Whether you’re just starting or you have an existing company, you may be considering forming an LLC. Here’s what you need to consider before you do: Corporate Gymnastics. LLCs are a flexible form of business entity with fewer mandatory rules than apply to LLCs than to corporations or partnerships. However, this flexibility means that all of the details governing each LLC must be spelled out in long, complicated Operating Agreements. Limited Liability. Like corporations and (some) partnerships, LLCs offer their members limited liability. Each member of an LLC may lose his or her investment in the company, but the member’s other property should not be subject to the LLC’s liabilities. Of course, creditors know this too, so members are often required to personally guarantee loans and other obligations of the LLC. The Rule Book. An LLC and its members are governed by the Operating Agreement. The Operating Agreement should cover such topics as management of the LLC, capital contributions from the members, distributions of net profits, and ultimate liquidation of the company. Upper Management. An LLC can either be managed by its members or managed by one or more managers who might or might not be members. Even where an LLC is manager-managed, there are usually some decisions that must be made by the members (such as a sale of the LLC). LLCs do not usually have traditional corporate officers (like president, treasurer), but they can. Ante Up. The investments members make in the LLC are called capital contributions. Capital contributions can be cash or anything of value. A key term of the Operating Agreement is whether existing members can be required to make additional capital contributions. Pride of Ownership. Unlike corporations, in which ownership is evidenced by stock, ownership in LLCs may be denominated and evidenced in many different ways. A member might simply own a percentage interest recorded only on the LLC’s books, or a member might own membership units or shares that are represented by certificates. Returns on Investment. Net profits of the LLC are generally paid to some or all of the members in the form of distributions. When and how distributions are made should be addressed in the Operating Agreement. Members can divvy up the profits in almost any way imaginable. Pick Your Poison. By default, LLCs (those with more than one member) are treated like partnerships for income tax purposes, but they can instead elect to be treated like corporations (even S corporations). LLCs with only one owner are completely ignored for income tax purposes, meaning that they are lumped together with their owners. Taxing Calculations. The taxation of partnerships, and therefore most LLCs, is very complicated. The LLCs do not pay taxes themselves (in most cases), but they do have to file tax returns. Net income passes through to the LLC’s members in the form of allocations to member capital accounts, which must comply with very detailed tax rules. Bottom line: have a good CPA. Charge! When a corporate shareholder is sued, it’s possible that a judgment creditor could end up controlling the shareholder’s stock, including the right to vote. In an LLC, the judgment creditor of a member is only entitled to a charging order, which is the right to receive distributions when and if paid. The judgment creditor of an LLC member cannot participate in the management of the LLC.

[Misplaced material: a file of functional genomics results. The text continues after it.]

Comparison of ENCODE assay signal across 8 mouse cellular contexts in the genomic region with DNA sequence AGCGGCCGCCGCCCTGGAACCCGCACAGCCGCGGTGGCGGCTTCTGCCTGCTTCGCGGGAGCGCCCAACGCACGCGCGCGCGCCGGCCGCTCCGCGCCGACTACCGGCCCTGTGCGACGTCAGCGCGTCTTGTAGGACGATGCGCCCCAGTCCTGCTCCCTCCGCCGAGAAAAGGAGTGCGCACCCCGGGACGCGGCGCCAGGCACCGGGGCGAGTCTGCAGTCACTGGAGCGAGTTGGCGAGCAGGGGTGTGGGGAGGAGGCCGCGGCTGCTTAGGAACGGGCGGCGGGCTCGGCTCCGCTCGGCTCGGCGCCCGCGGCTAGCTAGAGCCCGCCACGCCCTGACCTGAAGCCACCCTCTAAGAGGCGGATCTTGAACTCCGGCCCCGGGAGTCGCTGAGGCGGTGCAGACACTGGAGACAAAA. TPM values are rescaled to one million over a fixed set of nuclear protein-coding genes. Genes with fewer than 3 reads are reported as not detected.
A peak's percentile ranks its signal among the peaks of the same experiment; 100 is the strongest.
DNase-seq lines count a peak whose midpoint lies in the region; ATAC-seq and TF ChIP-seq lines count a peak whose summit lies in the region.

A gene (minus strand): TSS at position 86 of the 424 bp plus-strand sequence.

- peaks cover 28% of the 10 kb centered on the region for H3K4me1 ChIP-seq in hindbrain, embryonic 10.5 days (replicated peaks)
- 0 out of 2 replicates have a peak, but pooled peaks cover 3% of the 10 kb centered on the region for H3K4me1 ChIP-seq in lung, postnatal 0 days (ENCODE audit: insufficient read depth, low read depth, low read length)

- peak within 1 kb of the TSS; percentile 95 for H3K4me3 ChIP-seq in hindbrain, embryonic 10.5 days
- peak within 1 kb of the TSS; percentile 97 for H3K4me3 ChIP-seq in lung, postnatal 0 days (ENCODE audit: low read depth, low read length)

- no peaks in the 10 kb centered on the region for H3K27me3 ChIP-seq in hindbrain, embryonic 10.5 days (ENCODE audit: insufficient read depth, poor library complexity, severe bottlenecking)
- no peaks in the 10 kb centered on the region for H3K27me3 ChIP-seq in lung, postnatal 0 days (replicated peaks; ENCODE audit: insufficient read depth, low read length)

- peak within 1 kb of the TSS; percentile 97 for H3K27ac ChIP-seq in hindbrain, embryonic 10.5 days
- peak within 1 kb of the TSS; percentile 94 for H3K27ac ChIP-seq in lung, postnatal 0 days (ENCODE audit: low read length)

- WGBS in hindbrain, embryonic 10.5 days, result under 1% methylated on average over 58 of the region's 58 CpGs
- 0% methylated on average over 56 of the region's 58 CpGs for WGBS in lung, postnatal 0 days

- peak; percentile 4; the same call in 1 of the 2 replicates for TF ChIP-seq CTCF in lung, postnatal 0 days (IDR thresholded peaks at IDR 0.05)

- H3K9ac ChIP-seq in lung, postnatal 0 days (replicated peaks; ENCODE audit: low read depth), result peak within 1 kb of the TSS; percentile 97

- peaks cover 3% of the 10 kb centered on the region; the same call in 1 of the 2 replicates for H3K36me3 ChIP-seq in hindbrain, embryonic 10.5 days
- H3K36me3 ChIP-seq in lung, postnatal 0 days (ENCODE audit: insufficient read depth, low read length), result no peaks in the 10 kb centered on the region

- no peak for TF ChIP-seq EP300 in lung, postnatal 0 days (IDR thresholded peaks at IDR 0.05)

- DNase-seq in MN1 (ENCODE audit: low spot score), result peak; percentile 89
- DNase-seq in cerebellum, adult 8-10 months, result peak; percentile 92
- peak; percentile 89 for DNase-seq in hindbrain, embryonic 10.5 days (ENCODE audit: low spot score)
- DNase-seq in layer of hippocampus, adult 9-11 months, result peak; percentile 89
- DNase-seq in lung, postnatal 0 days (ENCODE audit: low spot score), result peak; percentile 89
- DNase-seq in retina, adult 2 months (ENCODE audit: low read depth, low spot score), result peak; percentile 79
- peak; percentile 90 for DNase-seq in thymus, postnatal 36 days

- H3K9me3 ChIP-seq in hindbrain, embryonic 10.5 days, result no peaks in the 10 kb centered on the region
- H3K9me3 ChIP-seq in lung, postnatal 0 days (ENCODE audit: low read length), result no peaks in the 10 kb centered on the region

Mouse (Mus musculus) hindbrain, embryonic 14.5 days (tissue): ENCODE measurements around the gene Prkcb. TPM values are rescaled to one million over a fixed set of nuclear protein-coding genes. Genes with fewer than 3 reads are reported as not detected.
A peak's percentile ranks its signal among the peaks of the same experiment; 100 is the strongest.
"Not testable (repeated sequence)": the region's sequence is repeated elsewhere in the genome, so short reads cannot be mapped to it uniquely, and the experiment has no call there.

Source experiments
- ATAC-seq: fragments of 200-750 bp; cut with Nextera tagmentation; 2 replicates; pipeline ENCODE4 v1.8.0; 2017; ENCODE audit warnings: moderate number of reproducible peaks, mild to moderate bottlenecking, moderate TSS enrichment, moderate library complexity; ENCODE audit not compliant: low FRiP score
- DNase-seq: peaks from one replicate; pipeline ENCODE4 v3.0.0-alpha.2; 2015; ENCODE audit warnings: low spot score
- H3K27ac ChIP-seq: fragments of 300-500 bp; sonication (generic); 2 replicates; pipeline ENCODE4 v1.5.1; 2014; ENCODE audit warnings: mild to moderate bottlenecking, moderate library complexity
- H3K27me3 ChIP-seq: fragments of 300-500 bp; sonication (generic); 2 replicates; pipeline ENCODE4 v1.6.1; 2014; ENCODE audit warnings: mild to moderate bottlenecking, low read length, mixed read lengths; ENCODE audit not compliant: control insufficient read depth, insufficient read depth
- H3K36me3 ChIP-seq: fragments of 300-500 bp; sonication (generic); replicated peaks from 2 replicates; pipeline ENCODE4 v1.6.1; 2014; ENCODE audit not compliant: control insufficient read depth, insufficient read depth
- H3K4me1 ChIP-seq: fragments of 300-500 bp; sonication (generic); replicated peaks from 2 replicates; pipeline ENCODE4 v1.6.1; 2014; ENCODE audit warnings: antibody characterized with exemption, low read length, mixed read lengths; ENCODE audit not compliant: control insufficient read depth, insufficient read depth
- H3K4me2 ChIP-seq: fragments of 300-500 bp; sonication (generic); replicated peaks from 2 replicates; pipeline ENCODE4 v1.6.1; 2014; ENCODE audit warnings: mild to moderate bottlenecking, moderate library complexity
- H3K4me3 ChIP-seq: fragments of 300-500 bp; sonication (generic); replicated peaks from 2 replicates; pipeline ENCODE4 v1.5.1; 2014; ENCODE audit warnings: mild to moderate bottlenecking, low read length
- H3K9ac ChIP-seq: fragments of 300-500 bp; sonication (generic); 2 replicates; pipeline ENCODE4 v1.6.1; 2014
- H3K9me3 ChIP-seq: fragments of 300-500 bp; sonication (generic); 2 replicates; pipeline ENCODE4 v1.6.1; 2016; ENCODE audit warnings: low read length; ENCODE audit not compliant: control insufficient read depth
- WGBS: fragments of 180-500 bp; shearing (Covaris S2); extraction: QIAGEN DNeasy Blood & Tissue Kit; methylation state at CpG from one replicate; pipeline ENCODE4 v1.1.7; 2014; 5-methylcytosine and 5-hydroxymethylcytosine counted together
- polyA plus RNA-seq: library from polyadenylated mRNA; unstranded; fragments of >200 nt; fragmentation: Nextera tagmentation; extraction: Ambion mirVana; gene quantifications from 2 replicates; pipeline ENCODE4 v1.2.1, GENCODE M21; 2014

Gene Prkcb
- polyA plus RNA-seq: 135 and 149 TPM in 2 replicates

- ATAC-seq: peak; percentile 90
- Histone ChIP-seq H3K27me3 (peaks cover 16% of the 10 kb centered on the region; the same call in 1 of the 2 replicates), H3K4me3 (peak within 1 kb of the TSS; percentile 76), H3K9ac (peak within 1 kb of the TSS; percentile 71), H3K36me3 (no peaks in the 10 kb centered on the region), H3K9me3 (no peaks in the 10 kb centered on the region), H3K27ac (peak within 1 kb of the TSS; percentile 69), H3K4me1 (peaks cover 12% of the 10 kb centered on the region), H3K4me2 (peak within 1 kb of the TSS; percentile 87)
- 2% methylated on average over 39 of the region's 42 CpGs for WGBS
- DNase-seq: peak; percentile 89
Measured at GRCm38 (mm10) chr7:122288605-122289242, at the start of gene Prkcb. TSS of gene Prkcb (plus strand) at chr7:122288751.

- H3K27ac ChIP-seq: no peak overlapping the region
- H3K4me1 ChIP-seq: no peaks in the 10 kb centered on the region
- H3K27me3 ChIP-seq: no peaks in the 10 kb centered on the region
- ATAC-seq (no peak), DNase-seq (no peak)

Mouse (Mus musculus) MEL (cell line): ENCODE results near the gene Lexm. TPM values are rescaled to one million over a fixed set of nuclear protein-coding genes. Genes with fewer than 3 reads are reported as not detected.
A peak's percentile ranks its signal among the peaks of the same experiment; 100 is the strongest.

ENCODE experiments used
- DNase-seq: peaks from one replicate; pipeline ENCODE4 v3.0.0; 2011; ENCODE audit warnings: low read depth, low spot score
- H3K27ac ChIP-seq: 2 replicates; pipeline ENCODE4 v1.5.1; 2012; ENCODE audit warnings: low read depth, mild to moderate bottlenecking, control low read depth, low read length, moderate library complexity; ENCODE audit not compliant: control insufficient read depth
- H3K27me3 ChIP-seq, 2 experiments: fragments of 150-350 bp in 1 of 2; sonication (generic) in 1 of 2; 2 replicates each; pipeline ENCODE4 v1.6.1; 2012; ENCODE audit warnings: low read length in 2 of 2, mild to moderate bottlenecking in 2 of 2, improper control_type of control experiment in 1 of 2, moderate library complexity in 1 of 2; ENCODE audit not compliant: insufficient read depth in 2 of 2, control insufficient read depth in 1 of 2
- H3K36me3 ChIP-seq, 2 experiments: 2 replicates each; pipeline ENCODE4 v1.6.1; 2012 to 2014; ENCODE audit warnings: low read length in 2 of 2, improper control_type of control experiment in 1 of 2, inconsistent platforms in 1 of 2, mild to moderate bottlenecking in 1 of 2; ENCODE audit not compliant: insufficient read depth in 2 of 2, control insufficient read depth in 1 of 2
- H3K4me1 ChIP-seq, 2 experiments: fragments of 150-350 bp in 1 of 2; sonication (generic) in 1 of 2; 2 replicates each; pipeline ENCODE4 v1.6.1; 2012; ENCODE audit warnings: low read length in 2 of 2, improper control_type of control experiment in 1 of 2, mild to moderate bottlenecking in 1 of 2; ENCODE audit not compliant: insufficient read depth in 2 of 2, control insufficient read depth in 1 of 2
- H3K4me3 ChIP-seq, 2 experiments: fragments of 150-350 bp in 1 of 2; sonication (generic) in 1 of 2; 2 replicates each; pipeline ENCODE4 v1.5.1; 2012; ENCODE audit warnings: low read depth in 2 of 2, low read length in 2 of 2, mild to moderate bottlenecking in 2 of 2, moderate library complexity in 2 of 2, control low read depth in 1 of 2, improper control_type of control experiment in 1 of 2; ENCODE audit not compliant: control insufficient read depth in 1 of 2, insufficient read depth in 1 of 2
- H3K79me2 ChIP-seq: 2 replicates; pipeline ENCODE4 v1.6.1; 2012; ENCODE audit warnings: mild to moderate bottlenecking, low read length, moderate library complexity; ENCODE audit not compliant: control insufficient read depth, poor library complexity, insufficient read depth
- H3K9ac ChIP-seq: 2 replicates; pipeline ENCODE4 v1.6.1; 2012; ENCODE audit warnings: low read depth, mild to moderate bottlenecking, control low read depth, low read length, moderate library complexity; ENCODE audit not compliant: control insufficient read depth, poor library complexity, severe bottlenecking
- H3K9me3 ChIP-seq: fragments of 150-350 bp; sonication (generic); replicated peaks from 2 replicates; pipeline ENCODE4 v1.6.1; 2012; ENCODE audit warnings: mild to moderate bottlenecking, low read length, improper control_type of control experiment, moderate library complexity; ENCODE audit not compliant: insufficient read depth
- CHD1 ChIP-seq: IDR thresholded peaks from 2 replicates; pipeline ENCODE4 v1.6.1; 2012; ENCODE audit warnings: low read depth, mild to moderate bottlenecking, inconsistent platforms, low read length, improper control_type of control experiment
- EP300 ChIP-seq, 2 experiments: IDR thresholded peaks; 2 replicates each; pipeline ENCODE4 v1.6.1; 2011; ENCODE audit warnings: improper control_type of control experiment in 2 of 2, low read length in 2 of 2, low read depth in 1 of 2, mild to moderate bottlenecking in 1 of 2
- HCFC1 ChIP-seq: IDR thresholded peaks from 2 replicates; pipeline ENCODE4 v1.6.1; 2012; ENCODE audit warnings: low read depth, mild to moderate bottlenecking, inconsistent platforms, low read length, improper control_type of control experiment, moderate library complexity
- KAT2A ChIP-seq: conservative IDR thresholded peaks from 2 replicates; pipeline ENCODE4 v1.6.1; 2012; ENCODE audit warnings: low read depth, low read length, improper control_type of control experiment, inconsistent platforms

Though you can be in business without setting up a legal entity, we don’t recommend it. The following points will help you decide on the best entity for your operation. Human Error. Carrying on business without a business entity means that each of the owners is 100% personally responsible for all of the business’s liabilities. That isn’t good. A business entity [corporation, limited liability company (LLC), or limited liability partnership (LLP)] protects the owners from personal liabilities, except professional liabilities and personal wrongdoing. Pass the Buck. The tax code divides corporations into C corporations and S corporations. The main difference is that with C corporations, the corporation pays income tax on its net income and the shareholders also pay income tax on dividends. With S corporations, such as LLCs and LLPs, only the shareholders pay income tax on the corporation’s net income. Exclusive Owners’ Club. S corporations have strict rules about who can be shareholders: no C corporations, LLCs, or LLPs; no trusts (with a few exceptions); no non-US residents. S corporations may have a maximum of 100 shareholders. Even if you’re not planning to have these types of owners, the S corporation owner restrictions can limit (or make more costly) future opportunities to sell stock to new investors or take advantage of common estate planning techniques. Charge! It is possible for creditors of a corporation’s shareholder to take the corporate stock in satisfaction of their debts. Generally, the same is not possible for interests in LLCs or LLPs. Creditors of an LLC member or LLP partner are limited to a charging order, which means that creditors can receive distributions from the LLC or LLP, but they do not get control. Head of the Class. For C corporations, LLCs, and LLPs, it is possible to create different classes of stock or interest that entitle the owners to different rights. For instance, classes can differ on distributions, participation in management, and liquidation rights. S corporations cannot have different classes of stock, other than voting and non-voting stock. All Good Things. Every partner in a partnership (whether LLP or general partnership) has the right to withdraw from the partnership at any time. It may be a breach of the partnership agreement, but a partner’s withdrawal might still result in the dissolution of the partnership. Corporation shareholders and LLCs members do not have the right to withdraw unless this right is provided in an owners’ agreement. Gainful Employment. Profit distributions from an S corporation are not subject to employment taxes, provided owners who work in the business are also paid a reasonable (taxable) wage. Profit distributions to the working owners of an LLC or an LLP are subject to employment taxes, whether or not the owners also receive wages. Healthy, Wealthy and Wise. Payments for health insurance and other fringe benefits are generally deductible by a C corporation, regardless of the recipients. Health insurance and fringe benefits provided to the owners of an S corporation, LLC, or LLP are not deductible generally. Keep it Simple. A separate income tax return must be filed for each separate business (except a sole proprietorship or 100% subsidiary), even though S corporations, LLCs, and LLPs generally do not pay taxes themselves. The corporate income tax returns are relatively simpler than the LLC and LLP income tax returns because LLCs and LLPs are governed by complicated rules about the allocation of profits and losses. Changing Course. If circumstances require a change in the choice of entity, it’s almost always possible, at a price. The laws in most states now have simple filing procedures for converting from one type of entity to another. That’s the easy part. But conversion might trigger taxes, especially when converting from a corporation to another entity.